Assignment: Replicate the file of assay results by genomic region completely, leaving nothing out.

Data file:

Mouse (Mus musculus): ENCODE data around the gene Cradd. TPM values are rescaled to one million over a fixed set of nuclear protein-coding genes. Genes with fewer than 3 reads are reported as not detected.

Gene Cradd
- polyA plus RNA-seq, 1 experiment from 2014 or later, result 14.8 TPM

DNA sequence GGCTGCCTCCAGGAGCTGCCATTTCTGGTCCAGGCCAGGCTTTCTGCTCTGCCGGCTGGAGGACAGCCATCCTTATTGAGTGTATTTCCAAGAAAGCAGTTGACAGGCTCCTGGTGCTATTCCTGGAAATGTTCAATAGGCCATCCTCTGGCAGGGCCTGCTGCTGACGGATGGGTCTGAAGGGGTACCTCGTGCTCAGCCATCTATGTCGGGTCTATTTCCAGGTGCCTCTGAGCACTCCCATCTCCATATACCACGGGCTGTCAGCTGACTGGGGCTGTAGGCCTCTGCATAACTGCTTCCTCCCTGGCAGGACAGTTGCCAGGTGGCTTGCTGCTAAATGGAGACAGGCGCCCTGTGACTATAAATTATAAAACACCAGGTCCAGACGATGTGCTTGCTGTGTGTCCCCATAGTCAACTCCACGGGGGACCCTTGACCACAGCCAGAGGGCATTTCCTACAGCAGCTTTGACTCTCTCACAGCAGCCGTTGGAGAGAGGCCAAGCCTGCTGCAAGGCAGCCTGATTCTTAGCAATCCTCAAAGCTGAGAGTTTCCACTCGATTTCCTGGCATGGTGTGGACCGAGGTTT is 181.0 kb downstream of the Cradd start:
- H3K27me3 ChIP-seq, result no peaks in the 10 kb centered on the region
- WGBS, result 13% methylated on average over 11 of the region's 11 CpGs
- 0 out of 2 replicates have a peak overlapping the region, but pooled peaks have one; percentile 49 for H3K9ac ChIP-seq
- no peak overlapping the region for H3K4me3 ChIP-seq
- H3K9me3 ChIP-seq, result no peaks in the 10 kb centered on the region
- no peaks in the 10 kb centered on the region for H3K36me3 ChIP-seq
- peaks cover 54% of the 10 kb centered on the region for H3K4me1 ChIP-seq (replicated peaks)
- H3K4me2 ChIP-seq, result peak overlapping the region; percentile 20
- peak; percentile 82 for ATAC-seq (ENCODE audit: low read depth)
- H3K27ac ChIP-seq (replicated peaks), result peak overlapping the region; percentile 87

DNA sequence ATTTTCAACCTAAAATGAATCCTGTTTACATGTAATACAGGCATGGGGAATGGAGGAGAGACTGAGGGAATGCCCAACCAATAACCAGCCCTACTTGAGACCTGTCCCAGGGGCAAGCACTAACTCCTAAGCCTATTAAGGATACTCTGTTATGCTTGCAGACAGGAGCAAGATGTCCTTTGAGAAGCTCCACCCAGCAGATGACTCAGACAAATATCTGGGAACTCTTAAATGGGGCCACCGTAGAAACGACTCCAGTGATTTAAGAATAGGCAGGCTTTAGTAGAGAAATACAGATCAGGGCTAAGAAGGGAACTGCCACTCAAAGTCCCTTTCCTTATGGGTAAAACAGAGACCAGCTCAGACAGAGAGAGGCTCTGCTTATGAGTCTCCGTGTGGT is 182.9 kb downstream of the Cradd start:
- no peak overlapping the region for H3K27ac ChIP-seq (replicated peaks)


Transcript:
Mouse (Mus musculus): ENCODE data around the gene Cradd. TPM values are rescaled to one million over a fixed set of nuclear protein-coding genes. Genes with fewer than 3 reads are reported as not detected.

Gene Cradd
- polyA plus RNA-seq, 1 experiment from 2014 or later, result 14.8 TPM

DNA sequence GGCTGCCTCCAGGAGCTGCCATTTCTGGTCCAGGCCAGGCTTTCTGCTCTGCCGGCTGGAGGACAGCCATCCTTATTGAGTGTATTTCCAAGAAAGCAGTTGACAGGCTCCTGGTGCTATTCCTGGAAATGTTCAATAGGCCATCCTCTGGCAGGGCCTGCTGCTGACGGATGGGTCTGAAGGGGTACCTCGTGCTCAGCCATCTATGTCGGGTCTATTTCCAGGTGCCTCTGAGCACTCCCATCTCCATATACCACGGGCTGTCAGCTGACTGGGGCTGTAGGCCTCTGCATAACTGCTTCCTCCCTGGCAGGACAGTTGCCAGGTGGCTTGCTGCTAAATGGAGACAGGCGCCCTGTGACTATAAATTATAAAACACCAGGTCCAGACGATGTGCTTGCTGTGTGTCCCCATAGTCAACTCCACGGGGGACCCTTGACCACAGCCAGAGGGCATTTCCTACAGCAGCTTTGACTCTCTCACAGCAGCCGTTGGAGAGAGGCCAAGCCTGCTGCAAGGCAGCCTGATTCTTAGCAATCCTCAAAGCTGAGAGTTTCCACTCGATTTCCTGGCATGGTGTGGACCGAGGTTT is 181.0 kb downstream of the Cradd start:
- H3K27me3 ChIP-seq, result no peaks in the 10 kb centered on the region
- WGBS, result 13% methylated on average over 11 of the region's 11 CpGs
- 0 out of 2 replicates have a peak overlapping the region, but pooled peaks have one; percentile 49 for H3K9ac ChIP-seq
- no peak overlapping the region for H3K4me3 ChIP-seq
- H3K9me3 ChIP-seq, result no peaks in the 10 kb centered on the region
- no peaks in the 10 kb centered on the region for H3K36me3 ChIP-seq
- peaks cover 54% of the 10 kb centered on the region for H3K4me1 ChIP-seq (replicated peaks)
- H3K4me2 ChIP-seq, result peak overlapping the region; percentile 20
- peak; percentile 82 for ATAC-seq (ENCODE audit: low read depth)
- H3K27ac ChIP-seq (replicated peaks), result peak overlapping the region; percentile 87

DNA sequence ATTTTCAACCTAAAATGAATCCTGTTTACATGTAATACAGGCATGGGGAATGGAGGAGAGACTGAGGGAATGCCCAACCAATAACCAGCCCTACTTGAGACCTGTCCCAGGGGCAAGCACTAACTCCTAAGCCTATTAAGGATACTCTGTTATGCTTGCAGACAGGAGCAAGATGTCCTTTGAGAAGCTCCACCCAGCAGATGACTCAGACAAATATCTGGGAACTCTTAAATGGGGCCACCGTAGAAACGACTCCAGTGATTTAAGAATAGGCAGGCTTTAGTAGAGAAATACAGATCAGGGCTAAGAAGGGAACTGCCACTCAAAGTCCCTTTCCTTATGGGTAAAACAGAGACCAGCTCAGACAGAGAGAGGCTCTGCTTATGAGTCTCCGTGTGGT is 182.9 kb downstream of the Cradd start:
- no peak overlapping the region for H3K27ac ChIP-seq (replicated peaks)